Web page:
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|Grant Title:||Lifelong Learning - Bringing Learning Activities to Life (National Science Foundation)|
|Sponsor:||National Science Foundation: Applications of Advanced Technologies Program|
|Gerhard Fischer, Michael Eisenberg,
Alexander Repenning, Hal Eden
|Period of Support:||September 1996 - August 1999|
Lifelong learning integrates and mutually enriches the cultures of work and education. This integration should not be interpreted as adult education, nor as giving children jobs; rather, it frames a vision in which people learn continually in the course of authentic, self-directed, and creative activities. Central to this vision is the notion of design activity, a model of work that is open-ended and long-term in nature, incorporates personalized and collaborative aspects, and combines technical and aesthetic elements. Examples include, the activities that architects perform when producing a new building, or teachers perform in creating a new learning environment, or city planners and community groups perform in modeling the impact of a new transportation system. The commonality that crucially binds these and other design activities together is that they are centered around the production of a new, publicly accessible artifact.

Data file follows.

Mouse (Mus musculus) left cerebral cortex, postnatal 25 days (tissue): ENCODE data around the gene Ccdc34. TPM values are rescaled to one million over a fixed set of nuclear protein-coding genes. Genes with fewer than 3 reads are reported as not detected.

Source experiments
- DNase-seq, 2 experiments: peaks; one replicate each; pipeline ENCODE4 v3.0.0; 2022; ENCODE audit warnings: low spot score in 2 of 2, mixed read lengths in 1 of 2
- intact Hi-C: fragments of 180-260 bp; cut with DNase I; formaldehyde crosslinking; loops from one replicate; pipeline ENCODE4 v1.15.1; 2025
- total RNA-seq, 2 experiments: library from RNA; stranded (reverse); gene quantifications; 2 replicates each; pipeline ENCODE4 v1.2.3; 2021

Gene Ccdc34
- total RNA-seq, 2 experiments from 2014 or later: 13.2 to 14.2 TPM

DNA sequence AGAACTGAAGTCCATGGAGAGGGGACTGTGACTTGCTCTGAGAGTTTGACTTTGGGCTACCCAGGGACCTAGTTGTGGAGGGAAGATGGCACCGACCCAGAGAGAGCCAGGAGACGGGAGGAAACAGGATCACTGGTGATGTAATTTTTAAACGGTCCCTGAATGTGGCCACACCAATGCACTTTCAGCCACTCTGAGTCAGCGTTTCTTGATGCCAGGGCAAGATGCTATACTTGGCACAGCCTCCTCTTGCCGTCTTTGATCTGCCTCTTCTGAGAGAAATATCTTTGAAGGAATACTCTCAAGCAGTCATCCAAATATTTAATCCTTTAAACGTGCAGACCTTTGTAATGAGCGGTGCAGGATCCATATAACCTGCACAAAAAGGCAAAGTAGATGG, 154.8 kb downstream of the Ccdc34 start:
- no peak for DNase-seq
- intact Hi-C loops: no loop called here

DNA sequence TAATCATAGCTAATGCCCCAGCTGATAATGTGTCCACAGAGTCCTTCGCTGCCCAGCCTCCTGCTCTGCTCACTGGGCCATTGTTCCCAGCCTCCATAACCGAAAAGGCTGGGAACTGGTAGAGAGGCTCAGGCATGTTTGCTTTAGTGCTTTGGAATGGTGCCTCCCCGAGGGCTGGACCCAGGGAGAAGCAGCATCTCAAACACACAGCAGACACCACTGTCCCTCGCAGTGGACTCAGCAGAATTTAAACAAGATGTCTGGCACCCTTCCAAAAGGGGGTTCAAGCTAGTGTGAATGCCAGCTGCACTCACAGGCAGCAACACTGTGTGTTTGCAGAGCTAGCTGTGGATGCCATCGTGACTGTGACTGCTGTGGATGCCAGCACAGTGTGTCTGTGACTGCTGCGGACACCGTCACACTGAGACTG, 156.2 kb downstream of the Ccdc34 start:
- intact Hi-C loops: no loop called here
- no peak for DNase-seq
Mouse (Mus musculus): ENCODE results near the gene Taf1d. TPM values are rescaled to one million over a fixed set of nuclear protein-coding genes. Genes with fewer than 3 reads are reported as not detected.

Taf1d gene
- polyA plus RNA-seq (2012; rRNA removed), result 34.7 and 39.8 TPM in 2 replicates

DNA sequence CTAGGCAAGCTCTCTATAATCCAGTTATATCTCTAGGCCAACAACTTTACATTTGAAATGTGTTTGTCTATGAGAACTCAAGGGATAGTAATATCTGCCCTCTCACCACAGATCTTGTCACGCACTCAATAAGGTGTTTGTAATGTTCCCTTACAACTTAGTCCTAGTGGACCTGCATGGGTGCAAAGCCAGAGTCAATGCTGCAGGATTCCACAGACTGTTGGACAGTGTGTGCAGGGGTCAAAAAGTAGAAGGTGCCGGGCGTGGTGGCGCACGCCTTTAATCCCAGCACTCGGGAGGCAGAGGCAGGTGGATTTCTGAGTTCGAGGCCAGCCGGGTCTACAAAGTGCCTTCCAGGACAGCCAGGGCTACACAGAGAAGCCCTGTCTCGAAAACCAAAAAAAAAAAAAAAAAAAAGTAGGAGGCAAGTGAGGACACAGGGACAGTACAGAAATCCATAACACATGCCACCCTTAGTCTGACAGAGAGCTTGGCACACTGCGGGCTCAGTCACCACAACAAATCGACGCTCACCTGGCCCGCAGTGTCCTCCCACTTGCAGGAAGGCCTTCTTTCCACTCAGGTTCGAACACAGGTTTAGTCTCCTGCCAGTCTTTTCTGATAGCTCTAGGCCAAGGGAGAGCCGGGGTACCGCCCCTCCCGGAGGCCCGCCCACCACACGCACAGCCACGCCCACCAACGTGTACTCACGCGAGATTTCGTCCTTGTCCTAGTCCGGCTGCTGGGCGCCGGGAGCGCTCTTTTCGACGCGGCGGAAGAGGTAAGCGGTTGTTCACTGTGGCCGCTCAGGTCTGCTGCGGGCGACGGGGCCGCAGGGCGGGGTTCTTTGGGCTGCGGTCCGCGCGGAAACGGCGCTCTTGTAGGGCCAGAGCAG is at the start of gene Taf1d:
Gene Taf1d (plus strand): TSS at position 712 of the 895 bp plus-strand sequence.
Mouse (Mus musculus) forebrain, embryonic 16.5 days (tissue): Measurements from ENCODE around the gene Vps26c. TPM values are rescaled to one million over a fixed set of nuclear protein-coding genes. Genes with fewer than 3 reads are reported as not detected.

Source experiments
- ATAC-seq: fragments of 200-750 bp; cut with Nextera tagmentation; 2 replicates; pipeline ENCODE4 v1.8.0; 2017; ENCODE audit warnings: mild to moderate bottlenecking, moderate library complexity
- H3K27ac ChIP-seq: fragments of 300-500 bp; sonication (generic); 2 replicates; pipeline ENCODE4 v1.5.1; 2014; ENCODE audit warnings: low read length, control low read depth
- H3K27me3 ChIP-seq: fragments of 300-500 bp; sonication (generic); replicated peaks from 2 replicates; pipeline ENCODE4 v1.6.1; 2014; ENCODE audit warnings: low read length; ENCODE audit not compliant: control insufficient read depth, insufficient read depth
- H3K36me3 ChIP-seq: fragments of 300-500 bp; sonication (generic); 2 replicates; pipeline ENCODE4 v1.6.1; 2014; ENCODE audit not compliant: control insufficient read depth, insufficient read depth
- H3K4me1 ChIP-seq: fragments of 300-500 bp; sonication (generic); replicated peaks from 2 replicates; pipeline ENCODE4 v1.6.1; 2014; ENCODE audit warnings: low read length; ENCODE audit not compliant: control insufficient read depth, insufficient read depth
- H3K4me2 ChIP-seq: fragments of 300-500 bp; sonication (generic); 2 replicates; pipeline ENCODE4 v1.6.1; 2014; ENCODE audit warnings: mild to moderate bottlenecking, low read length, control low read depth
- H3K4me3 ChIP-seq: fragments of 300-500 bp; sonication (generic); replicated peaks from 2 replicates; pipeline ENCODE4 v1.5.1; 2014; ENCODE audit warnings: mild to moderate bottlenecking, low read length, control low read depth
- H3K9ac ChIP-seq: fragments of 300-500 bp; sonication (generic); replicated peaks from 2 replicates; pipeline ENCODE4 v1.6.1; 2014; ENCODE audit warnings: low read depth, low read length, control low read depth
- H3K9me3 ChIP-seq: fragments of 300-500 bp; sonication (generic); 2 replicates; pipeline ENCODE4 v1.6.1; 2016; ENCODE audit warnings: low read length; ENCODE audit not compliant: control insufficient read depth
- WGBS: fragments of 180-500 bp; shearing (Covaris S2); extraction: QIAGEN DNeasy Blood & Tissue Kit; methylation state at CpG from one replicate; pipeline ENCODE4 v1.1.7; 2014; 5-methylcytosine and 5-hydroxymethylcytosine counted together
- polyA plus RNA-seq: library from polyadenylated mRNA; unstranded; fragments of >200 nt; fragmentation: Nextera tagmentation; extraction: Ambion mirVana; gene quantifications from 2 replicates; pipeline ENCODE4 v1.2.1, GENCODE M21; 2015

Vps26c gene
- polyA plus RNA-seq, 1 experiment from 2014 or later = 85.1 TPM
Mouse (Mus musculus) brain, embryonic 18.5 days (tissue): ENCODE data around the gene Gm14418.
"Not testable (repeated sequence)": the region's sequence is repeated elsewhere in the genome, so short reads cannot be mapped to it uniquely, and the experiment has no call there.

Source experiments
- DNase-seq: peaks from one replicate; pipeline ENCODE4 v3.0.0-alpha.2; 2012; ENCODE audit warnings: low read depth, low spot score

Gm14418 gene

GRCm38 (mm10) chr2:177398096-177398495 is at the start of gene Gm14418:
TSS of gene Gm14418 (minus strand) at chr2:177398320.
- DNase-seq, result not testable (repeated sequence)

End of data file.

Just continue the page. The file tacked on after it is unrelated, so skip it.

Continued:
Just as the business community has begun to express a sense of disappointment in technology when computers merely mechanize older ways of doing work so has the educational community become frustrated with technology that serves only to extend existing practices instead of causing society to rethink what learning is and what it can become. Older frameworks of education associated with notions of instructionism, rote learning, and decontextualized learning cannot be shaken merely by the presence of technology, whether in the form of intelligent tutoring systems, multimedia, or worldwide connectivity. Our proposal introduces an alternative vision of how education and work may be seen as interwoven elements of creative design activity in general.
The research will develop theories about lifelong learning, will create computational environments necessary to support lifelong learners, and will contribute to the restructuring of our national educational infrastructure. In addition, the research will provide a unique opportunity for extending not only technological developments but also the societal networks of working and learning.
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